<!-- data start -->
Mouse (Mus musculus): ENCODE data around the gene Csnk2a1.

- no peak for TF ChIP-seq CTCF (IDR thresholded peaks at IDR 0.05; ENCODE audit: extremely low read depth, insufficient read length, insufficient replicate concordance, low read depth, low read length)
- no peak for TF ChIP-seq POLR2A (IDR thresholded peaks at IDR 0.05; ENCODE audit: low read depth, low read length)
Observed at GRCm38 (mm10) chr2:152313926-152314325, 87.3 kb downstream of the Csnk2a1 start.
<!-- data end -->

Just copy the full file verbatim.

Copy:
Mouse (Mus musculus): ENCODE data around the gene Csnk2a1.

- no peak for TF ChIP-seq CTCF (IDR thresholded peaks at IDR 0.05; ENCODE audit: extremely low read depth, insufficient read length, insufficient replicate concordance, low read depth, low read length)
- no peak for TF ChIP-seq POLR2A (IDR thresholded peaks at IDR 0.05; ENCODE audit: low read depth, low read length)
Observed at GRCm38 (mm10) chr2:152313926-152314325, 87.3 kb downstream of the Csnk2a1 start.